Theories of victimology

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Various theories of victimology exist, each with the aim of explaining why certain people become victims of crimes, and why others do not. Some people view some theories in a negative light, believing that to conjecture as to the causes of victimisation is tantamount to blaming the victim for crime, at least partly.[1]

Abuse in general[edit]

The lifestyle/exposure theory is a model of victimology that posits that the likelihood an individual will suffer a personal victimization depends heavily upon the concept of life style. The lifestyle theory is constructed upon several premises. The most important of the premises are:

  • The uneven distribution of criminal victimization across space and time. This translates to the occurrence of high-risk places and high-risk times.
  • Offenders do not constitute a representative sample of the general population. This translates to the occurrence of high-risk persons.
  • Lifestyle determines the likelihood of personal victimization through the intervening variables of exposure and association.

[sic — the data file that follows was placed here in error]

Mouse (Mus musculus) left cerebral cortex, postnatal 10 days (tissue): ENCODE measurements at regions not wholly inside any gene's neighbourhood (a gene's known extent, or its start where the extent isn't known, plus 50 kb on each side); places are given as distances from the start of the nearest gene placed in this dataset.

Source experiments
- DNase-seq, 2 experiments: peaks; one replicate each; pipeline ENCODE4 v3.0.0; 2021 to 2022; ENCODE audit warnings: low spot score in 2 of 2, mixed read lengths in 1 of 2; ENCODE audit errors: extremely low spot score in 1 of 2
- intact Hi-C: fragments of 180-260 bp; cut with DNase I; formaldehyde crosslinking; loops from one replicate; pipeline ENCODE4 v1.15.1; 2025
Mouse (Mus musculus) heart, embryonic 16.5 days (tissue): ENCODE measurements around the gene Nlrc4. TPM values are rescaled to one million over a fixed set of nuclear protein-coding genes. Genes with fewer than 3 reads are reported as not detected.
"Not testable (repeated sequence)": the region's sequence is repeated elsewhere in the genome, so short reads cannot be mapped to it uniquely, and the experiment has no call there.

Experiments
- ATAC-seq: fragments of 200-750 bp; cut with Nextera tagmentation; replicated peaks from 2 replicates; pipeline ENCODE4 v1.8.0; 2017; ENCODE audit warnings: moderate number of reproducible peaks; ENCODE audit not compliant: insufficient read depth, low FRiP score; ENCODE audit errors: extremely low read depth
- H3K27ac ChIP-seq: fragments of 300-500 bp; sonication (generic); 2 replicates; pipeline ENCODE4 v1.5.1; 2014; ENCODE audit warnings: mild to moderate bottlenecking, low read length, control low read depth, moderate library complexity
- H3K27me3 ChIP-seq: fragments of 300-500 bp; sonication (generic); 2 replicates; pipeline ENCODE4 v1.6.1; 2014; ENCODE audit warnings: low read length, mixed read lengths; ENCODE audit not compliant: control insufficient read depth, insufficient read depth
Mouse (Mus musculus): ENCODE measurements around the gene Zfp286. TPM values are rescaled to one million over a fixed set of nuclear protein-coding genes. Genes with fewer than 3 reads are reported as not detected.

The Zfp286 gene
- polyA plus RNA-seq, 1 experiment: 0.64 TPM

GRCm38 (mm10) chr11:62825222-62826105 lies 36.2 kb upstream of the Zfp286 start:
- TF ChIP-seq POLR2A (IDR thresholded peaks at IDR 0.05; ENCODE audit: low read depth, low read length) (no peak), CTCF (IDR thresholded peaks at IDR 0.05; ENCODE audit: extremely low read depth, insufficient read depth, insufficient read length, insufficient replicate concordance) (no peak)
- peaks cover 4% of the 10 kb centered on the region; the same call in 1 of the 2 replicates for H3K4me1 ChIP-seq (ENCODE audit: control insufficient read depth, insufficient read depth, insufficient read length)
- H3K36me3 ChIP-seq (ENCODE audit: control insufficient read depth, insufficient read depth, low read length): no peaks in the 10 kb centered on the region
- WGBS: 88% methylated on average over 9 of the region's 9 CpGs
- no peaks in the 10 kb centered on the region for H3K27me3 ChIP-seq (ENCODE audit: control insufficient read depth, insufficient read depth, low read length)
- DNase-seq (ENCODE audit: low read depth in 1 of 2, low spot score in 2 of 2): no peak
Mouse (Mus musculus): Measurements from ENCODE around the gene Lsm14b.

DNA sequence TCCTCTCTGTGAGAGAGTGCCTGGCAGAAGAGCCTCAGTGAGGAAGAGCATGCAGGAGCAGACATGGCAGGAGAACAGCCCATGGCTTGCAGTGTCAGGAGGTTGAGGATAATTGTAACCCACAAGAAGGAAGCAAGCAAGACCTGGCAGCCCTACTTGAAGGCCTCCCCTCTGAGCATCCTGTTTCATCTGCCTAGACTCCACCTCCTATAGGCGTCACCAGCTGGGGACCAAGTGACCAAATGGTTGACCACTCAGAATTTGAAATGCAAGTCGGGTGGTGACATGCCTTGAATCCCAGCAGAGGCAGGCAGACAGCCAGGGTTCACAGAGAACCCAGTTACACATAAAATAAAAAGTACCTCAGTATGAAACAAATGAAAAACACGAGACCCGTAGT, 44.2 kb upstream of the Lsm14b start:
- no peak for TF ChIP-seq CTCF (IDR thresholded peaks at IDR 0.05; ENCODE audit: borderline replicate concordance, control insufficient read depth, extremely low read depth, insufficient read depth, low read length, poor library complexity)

• People are not equally exposed to high-risk places and times, and they vary in the degree to which they associate with high-risk persons. This translates to a persons lifestyle influencing the exposure and association with low-risk persons.[1]

Abuse towards women[edit]

The interpersonal model describes violence against women as a consequence of individual psychology and abnormal interpersonal relations.[2]

The family violence model explains the phenomenon more in terms of socioeconomic and educational factors.[2]

Finally, the gender-politics model is an attempt to schematise abuse of women as attempts by males in general to maintain their position of power over females.[2]

See also[edit]


  1. ^ a b "Victimology Theory". Retrieved 2010-09-03. 
  2. ^ a b c Rosenberg (1991), pg. 124


  • Rosenberg, Mark L.; Mary Ann Fenley (1991). Violence in America: a public health approach. Oxford University Press US. ISBN 978-0-19-506437-7.